Adony Melathopoulos - Research Technician, Agriculture & Agri-Food Canada - Working out of the Beaverlodge Research Farm in Beaverlodge, Alberta, Adony studies ways to manage pests and diseases on Honey Bee farms. Adony graduated from Burnaby's Simon Fraser University and sits on the Communications committee for the Canadian Assocation of Professional Apiculturists (CAPA). Adony recently compiled an article for the Canadian Honey Council's web site titled "Honey as Canada's Sustainable and Ethical Sweetener."
Reykia Fick - Public Education & Outreach, TransFair Canada - TransFair Canada is a national non-profit certification and public education organization promoting Fair Trade Certified to improve the livelihood of developing world farmers and workers.
David Richard - Publisher, Vital Health Publishing - Vital Health publishes authors who can expose health-related problems accurately and with integrity, clarify the issues, and provide workable solutions. David first authored the book "Stevia Rebaudiana: Nature's Sweet Secret" in 1996. David was featured in a New York Times headline story on the food disparagement laws (June 1, 1999), and he also made national news in 1998 when his Stevia book was nearly burned by the FDA in the warehouse of one of his Texas distributors.
Thu, 6 July 2006
Howard Lyman (aka The Mad Cowboy) is a figure to pay attention to. If converting from a Montana cattle rancher to a strict vegan is not enough of a reason to raise an eyebrow, Lyman has since devoted his life to educating the public on the dangers of animal-based diets.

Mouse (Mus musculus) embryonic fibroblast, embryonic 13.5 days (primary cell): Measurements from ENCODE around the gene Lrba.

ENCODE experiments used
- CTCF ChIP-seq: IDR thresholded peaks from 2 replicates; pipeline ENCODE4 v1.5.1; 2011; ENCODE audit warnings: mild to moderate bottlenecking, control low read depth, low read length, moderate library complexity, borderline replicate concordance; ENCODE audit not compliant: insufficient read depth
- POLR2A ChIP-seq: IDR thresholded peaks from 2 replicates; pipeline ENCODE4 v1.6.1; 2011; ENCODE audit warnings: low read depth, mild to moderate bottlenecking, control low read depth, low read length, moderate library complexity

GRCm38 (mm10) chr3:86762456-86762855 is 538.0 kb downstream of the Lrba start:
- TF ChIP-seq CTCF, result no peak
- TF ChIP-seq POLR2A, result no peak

Lyman has been a fourth-generation family farmer in Montana for almost 40 years. Using personal experience, he denounces chemically based agricultural production methods, calling them unsustainable and ecologically disastrous. His experiences range from working in a large organic dairy to raising registered beef cattle to owning a large factory feedlot. He has farmed thousands of acres of grain and reproduced a herd of over one thousand commercial beef cows. Lyman has raised chickens, pigs, and turkeys, and grown crops such as wheat, barley, oats, corn, alfalfa, and grass.
Howard Lyman was farming at the time when it was either get big or get out. Educated on the modern industrial methods of agriculture, Lyman saw his organic soil go from a living, productive base to a sterile, chemically-saturated, mono-cultural ground.
In 1979, a tumor on his spinal cord caused him to be paralyzed from the waist down. Realizing that the farming methods he used were the problem, he decided to become a voice for the family farmer and the land. That led him to work for the Montana Farmers Union and from there to Washington, D.C. as a lobbyist for the National Farmers Union.
Lyman has made many trips to British Columbia, and this broadcast will feature his speech given at the Taste of Health event hosted by EarthSave Canada in 2002. The recording is courtesy of the Necessary Voices Society.
"The question we must ask ourselves as a culture is whether we want to embrace the change that must come, or resist it. Are we so attached to the dietary fallacies with which we were raised, so afraid to counter the arbitrary laws of eating taught to us in childhood by our misinformed parents, that we cannot alter the course they set us on, even if it leads to our own ruin? Does the prospect of standing apart or encountering ridicule scare us even from saving ourselves?" - Howard Lyman